Glasgow to be Royal National Mòd city for 2019

THE organisers of the Royal National Mòd, An Comunn Gaidhealach, have announced the event for 2019 will be held in Glasgow.
Katy Graham and Norman MacLeod, both from Lewis, with their medalsKaty Graham and Norman MacLeod, both from Lewis, with their medals
Katy Graham and Norman MacLeod, both from Lewis, with their medals

It will be the first time the Mod has been held in the city since 1990.

Next year’s Mod will be held in Stornoway. In 2017 it will move to Lochaber and 2018 will see the event taking place in Dunoon.

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Meanwhile, at yesterday’s round of competitions two young Gaelic students scored a double success for the isle of Lewis when they struck gold in the top ­traditional singing competitions.

An old family song helped Norman MacLeod to win the 2015 Men’s Traditional Gold Medal.

Mr MacLeod, 22, said that one of his winning song choices was about his home village of Carloway, on the isle of Lewis, and revealed: “It was given to me after the last Mòd by my father’s cousin, Calum Iain MacLeod, who has sadly now passed on.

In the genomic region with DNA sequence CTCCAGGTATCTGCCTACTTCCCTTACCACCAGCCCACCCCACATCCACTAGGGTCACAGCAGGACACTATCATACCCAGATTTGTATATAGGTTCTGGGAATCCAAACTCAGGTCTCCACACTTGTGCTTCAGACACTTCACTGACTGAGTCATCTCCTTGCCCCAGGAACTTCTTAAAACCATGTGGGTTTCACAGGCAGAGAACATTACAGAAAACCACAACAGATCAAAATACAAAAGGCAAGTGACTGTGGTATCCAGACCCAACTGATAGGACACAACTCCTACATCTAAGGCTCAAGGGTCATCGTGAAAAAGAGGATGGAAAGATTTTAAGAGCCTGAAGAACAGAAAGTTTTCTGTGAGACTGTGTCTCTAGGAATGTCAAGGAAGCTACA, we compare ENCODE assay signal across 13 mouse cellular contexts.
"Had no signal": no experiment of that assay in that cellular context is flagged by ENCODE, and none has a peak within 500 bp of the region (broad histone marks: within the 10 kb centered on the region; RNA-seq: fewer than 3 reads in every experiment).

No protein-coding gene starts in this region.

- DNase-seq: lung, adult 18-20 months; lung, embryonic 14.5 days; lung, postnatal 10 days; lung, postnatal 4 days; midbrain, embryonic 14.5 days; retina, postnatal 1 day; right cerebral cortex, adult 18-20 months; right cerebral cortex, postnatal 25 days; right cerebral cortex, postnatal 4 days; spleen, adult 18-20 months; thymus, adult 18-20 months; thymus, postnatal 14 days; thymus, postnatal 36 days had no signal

“He said he had the words and that another cousin of my father, Iain MacLeod, had written it.”

The standard in the men’s and women’s traditional singing competitions was high and Mr MacLeod said: “I won by two marks.”

The Gaelic and Media Studies student, who attends Sabhal Mòr Ostaig, on the isle of Skye, fought off competition from six other qualifying singers to win.

He said there is currently a lot of interest among youngsters in traditional Gaelic singing and added: “It feels, from year to year, there are a lot of young people coming in to competitions. A lot more young people are getting in to it.

“In the traditional it’s a bit more natural because you choose your own songs, whereas in the [other] gold medal the songs are chosen for you.”

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Sharing the winning glory was Katy Graham, from Back, Lewis who took the Ladies Traditional Gold Medal at 19 years old.

Miss Graham, who hopes to work in Gaelic media when she completes her home studies with the University of the Highlands and Islands, had been sitting in third place after the Gold Medal qualifier competition. She said: “I did feel, to get any further you had to give it as much as you could.

“It was a bit overwhelming, it was a very strong final, everyone did really well.”

Miss Graham was helped on the path to success by a past winner of the Ladies Traditional Gold Medal, Annie MacLeod, who lives near her on Lewis.